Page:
Historically, Christianity first arrived in Japan in 1549 and flourished through the work of Francis Xavier, a Roman Catholic Jesuit priest who arrived with the Portuguese. Back then, it was Japan’s first contact with the Western world and her leaders were eager for the interchange of ideas and trading of commodities.
However, the embracing of Christianity then was likely for political motives as Japanese leaders and militants saw the advantages of Christian proselytization which improved prospects of trade with the Portuguese for firearms. Conversely, Christianity was also outlawed for political reasons through later centuries.
It was not until the Meiji restoration in the early 20th century that a resurgence of Christianity took place. This was made possible with the entry of Protestant missionaries after the arrival of the Americans.
But soon, the Japanese feared the erosion of the Japanese way of life through Westernization (and Christianization) and started to distance themselves from Christianity.
After World War II, many Japanese were left despondent and started to embrace Christianity again. However, shortly after the growth of Japanese economic affluence from the 1960s, Christianity again saw a decline.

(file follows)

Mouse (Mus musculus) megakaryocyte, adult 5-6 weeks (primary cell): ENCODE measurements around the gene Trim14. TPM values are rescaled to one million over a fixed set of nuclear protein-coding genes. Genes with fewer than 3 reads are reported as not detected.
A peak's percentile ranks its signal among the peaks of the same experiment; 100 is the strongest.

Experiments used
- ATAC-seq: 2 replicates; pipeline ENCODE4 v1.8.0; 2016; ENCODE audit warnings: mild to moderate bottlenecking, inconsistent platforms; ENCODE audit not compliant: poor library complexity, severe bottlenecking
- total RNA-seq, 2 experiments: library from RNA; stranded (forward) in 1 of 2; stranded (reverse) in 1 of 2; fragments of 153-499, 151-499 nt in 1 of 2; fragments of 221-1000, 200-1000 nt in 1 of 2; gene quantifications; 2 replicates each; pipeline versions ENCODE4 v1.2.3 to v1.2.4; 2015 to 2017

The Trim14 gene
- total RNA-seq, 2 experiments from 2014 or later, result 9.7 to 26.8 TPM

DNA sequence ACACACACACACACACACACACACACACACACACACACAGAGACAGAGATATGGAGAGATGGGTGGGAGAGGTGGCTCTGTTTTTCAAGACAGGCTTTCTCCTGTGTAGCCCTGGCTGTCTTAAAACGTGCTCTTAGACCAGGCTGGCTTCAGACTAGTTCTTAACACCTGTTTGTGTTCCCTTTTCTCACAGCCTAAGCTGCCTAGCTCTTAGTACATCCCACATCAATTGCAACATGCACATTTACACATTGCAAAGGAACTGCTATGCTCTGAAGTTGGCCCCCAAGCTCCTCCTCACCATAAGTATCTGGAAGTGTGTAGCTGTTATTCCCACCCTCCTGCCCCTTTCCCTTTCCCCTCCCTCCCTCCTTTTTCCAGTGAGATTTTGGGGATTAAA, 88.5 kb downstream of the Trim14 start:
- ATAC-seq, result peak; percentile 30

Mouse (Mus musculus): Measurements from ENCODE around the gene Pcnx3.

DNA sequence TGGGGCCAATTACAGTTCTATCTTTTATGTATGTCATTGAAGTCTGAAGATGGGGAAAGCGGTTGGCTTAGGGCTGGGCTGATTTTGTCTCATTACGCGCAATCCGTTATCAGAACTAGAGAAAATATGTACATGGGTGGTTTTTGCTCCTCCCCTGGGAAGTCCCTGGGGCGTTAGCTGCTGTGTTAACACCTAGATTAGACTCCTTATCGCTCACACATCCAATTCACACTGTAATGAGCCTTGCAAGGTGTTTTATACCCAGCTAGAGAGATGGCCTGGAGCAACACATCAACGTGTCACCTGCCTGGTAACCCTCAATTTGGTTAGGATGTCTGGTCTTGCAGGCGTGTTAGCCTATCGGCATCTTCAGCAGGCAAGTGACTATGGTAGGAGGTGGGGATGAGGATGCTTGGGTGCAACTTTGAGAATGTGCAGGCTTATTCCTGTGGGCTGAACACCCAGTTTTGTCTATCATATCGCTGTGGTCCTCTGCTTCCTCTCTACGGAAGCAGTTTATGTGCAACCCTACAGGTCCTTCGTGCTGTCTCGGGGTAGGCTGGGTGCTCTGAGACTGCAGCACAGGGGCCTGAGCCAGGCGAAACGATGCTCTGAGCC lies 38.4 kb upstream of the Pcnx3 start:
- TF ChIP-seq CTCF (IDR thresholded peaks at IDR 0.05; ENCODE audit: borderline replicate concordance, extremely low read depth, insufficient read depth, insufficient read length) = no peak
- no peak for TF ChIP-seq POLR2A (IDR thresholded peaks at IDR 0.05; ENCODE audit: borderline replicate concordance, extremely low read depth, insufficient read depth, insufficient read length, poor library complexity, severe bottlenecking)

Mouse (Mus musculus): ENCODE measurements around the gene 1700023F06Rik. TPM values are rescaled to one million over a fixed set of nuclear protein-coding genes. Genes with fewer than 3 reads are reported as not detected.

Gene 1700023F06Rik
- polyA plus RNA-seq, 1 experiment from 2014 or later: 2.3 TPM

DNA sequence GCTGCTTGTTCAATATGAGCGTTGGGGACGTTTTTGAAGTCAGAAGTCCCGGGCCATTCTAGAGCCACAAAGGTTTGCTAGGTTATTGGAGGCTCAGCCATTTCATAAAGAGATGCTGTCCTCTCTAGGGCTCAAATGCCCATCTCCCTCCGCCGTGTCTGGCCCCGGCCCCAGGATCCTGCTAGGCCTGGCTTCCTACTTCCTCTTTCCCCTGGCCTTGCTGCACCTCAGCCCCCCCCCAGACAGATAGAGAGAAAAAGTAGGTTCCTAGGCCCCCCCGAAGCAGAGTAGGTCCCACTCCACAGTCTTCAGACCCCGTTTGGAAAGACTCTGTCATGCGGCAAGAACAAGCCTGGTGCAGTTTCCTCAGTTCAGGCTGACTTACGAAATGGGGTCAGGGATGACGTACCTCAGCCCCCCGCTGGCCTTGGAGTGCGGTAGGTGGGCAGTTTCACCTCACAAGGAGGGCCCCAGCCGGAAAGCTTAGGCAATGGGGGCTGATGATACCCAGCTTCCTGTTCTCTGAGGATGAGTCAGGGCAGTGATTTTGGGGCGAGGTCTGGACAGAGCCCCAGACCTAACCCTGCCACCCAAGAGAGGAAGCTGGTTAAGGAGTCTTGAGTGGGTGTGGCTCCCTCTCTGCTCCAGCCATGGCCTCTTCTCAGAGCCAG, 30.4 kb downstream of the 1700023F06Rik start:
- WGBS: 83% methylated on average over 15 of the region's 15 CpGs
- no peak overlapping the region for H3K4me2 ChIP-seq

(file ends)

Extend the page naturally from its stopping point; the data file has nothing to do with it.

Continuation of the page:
CHRISTIANITY GOING CONTEMPORARY IN JAPAN
Despite the seemingly adverse spiritual condition that Japan is in, there are a few churches that are boldly defying the status quo by being a progressive and contemporary church in this 21st century. One such church is Fukuoka Harvest Church (http://fhc.qee.jp).
FHC is a 300-member church that has embraced the Cultural Mandate and has been proactively becoming a “church without walls.” One such initiative is the church’s “One Seed” youth outreach event held in Fukuoka City.
One FHC member, Mio Manno, who graduated from the School Of Theology in 2010, started a hip hop dance class in order to reach the youth. Her dance group was one of the performing items during “One Seed” to inspire the 100 youths who were present to share Christ in a relevant manner.
“The only way to transform Japan is with the gospel of Jesus Christ. And I’m encouraged by FHC, which is bridging Christ relevantly to the youths,” said CHC’s missions pastor Bobby Chaw, who was a guest preacher at the recent “One Seed” youth event.
Chaw strongly believes that all Japan needs is one church to be the spark that will bring revival to this nation, just as how Christianity in Taiwan has experienced a resurgence in the last decade.
THE WORK NEEDED IN JAPAN
The Church of Jesus Christ must carry the love of God and spread that love to the people of Japan. God loves Japan and so Christians have a mission to save her. That responsibility belongs to every Christian, not just pastors.
The strengthening of churches remains the first on the list as a key strategy, to be carried out by empowering every believer to be part of God’s redemptive purpose for the Church.
Consequently, this would allow the pastors to lead their churches effectively in reaching the unsaved with the appropriate support from the church members.
Ultimately, with every believer active in love and service, Japanese believers can be united to release the love of God to touch the people of Japan and draw them to Christ.